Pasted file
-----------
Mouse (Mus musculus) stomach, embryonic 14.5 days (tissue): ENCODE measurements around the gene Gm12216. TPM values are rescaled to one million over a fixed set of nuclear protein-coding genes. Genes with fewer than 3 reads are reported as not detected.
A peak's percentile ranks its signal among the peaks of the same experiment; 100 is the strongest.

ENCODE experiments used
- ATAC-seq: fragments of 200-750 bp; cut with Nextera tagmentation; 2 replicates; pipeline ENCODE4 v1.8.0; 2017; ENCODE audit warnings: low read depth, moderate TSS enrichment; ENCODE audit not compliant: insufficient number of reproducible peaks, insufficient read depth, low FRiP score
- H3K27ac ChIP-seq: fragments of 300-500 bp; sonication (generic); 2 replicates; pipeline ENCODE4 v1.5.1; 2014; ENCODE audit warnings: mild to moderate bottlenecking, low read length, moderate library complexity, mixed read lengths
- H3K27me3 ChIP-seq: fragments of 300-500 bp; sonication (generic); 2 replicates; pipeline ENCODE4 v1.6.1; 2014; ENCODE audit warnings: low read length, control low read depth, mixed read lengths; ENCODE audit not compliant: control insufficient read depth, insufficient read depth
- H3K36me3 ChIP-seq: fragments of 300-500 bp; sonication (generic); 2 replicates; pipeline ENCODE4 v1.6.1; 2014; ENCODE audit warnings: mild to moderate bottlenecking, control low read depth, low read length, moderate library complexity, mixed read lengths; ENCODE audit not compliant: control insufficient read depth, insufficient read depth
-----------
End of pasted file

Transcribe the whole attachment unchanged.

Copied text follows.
Mouse (Mus musculus) stomach, embryonic 14.5 days (tissue): ENCODE measurements around the gene Gm12216. TPM values are rescaled to one million over a fixed set of nuclear protein-coding genes. Genes with fewer than 3 reads are reported as not detected.
A peak's percentile ranks its signal among the peaks of the same experiment; 100 is the strongest.

ENCODE experiments used
- ATAC-seq: fragments of 200-750 bp; cut with Nextera tagmentation; 2 replicates; pipeline ENCODE4 v1.8.0; 2017; ENCODE audit warnings: low read depth, moderate TSS enrichment; ENCODE audit not compliant: insufficient number of reproducible peaks, insufficient read depth, low FRiP score
- H3K27ac ChIP-seq: fragments of 300-500 bp; sonication (generic); 2 replicates; pipeline ENCODE4 v1.5.1; 2014; ENCODE audit warnings: mild to moderate bottlenecking, low read length, moderate library complexity, mixed read lengths
- H3K27me3 ChIP-seq: fragments of 300-500 bp; sonication (generic); 2 replicates; pipeline ENCODE4 v1.6.1; 2014; ENCODE audit warnings: low read length, control low read depth, mixed read lengths; ENCODE audit not compliant: control insufficient read depth, insufficient read depth
- H3K36me3 ChIP-seq: fragments of 300-500 bp; sonication (generic); 2 replicates; pipeline ENCODE4 v1.6.1; 2014; ENCODE audit warnings: mild to moderate bottlenecking, control low read depth, low read length, moderate library complexity, mixed read lengths; ENCODE audit not compliant: control insufficient read depth, insufficient read depth